Adam Bosworth has a blog post entitled AJAX reconsidered that hits right at the heart of some questions I've been asking myself about the renewed interest in using DHTML and server callbacks via XMLHttpRequest to build website applications. Adam writes

I've been thinking about why Ajax is taking off these days and creating great excitement when, at the time we originally built it in 1997 (DHTML) and 1997 (the XML over HTTP control) it had almost no take up.
First, the applications that are taking off today in Ajax aren't customer support applications per se. They are more personal applications like mail or maps or schedules which often are used daily. Also people are a lot more familiar with the web and so slowly extending the idiom for things like expand/collapse is a lot less threatening than it was then. Google Maps for example uses panning to move around the map and people seem to love it.

Secondly, the physics didn't work in 1997. A lot of Ajax applications have a lot of script (often 10 or 20,000 lines) and without broadband, the download of this can be extremely painful. With broadband and standard tricks for compressing the script, it is a breeze. Even if you could download this much script in 1997, it ran too slowly. Javascript wasn't fast enough to respond in real time to user actions let alone to fetch some related data over HTTP. But Moore's law has come to its rescue and what was sluggish in 1997 is often lightning quick today.

Finally, in 1997 or even in 1999 there wasn't a practical way to write these applications to run on all browsers. Today, with work, this is doable. It would be nice if the same code ran identically on Firefox, IE, Opera, and Safari, and in fact, even when it does, it doesn't run optimally on all of them requiring some custom coding for each one. This isn't ideal, but it is manageable.

I find the last point particularly interesting. If Web browsers such as Firefox had not cloned Microsoft's proprietary APIs in a way made it easy to write what were formerly IE specific applications in a cross-browser manner then AJAX wouldn't be the hip buzzword du jour. This brings me to Microsoft's next generation of technologies for building rich internet applications; Avalon and XAML.

A few months ago, C|Net ran an article entitled Will AJAX help Google Clean Up? In the article the following statement was attributed to a Microsoft representative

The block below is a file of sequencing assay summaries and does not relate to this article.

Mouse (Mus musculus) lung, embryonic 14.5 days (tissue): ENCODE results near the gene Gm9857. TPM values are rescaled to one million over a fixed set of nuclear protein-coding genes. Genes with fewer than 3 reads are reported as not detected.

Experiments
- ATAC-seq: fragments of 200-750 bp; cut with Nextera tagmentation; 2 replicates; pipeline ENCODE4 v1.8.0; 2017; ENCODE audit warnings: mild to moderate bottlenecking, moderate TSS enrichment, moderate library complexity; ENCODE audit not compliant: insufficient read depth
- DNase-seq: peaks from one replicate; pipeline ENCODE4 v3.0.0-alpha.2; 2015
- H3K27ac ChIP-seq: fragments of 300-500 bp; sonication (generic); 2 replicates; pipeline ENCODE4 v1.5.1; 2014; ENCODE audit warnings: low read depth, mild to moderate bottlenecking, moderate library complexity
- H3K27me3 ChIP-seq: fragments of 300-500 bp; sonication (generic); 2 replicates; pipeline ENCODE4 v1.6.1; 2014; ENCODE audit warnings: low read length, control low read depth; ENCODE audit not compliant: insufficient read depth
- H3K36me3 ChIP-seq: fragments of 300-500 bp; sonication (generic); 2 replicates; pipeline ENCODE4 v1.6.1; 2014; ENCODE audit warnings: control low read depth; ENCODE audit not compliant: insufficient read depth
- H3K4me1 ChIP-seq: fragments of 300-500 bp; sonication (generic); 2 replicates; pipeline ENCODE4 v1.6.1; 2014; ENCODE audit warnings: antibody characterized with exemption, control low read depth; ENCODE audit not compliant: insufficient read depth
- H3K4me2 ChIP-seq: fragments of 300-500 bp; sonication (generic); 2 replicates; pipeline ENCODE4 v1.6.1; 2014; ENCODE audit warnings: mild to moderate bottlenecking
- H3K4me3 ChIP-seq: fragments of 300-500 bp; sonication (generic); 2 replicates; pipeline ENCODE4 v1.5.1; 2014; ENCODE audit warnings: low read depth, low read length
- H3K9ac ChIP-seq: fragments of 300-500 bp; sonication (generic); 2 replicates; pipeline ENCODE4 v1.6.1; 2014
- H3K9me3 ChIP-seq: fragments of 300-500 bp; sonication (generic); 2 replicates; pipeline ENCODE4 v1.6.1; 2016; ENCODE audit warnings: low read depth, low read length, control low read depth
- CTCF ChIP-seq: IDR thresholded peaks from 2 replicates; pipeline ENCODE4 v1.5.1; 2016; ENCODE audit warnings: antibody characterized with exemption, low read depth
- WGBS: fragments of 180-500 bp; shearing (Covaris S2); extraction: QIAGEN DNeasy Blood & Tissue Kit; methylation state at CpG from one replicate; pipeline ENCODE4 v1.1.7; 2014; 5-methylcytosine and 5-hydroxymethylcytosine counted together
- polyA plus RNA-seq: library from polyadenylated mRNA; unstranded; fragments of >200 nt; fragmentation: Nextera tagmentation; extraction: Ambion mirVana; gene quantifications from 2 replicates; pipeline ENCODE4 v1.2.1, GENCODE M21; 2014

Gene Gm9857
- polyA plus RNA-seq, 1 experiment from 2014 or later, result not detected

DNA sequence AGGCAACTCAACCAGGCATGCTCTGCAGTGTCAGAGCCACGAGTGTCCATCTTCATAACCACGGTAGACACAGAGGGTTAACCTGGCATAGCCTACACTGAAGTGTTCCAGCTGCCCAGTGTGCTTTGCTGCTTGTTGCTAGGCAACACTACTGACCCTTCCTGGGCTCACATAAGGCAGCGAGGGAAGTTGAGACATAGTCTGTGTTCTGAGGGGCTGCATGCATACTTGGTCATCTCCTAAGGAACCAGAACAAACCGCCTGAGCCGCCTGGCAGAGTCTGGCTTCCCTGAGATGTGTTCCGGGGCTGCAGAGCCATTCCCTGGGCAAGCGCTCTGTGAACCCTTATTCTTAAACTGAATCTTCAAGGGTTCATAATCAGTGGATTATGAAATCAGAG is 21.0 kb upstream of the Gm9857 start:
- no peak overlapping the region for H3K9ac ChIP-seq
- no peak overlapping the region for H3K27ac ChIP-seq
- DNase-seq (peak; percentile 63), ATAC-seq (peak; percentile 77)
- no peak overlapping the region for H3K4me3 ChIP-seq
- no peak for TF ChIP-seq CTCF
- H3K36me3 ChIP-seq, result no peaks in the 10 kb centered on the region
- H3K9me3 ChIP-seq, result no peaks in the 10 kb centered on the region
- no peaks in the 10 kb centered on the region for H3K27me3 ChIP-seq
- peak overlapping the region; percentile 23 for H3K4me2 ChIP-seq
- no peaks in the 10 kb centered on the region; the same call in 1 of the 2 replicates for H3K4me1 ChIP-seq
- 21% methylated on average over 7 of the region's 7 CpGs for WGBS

"It's a little depressing that developers are just now wrapping their heads around these things we shipped in the late 20th century," said Charles Fitzgerald, Microsoft's general manager for platform technologies. "But XAML is in a whole other class. This other stuff is very kludgy, very hard to debug. We've seen some pretty impressive hacks, but if you look at what XAML starts to solve, it's a major, major step up."

Based on how adoption of DHTML/AJAX occured over the past few years I suspect that Avalon/XAML will follow a similar path since the initial conditions are similar. If I am correct then even if Avalon/XAML is a superior technology to DHTML/AJAX (which I believe to be the case) it will likely be shunned on the Web due to lack of cross-browser interoperability but may flourish within homogenous intranets. This shunning will continue until suitable clones for the functionality of Avalon/XAML appears for other browsers. In which case as soon as some highly visible pragmatist adopts the technology then it will become acceptable. However it is unclear to me that cloning XAML/Avalon is really feasible especially if the technology is evolved at a regular pace as opposed to being let languish as Microsoft's DHTML/AJAX technologies have been. This would mean that Avalon/XAML would primarily be an intranet technology used by internal businesses applications and some early adopter websites as was the case with DHTML/AJAX. The $64,000 question for me is whether this is a desirable state of affairs for Microsoft and if not what should be done differently to prevent it?

Of course, this is all idle speculation on my part as I procrastinate instead of working on a whitepaper for work. 

Disclaimer: The aforementioned statements are my opinions and do not represent the intentions, thoughts, plans or strategies of my employer.  


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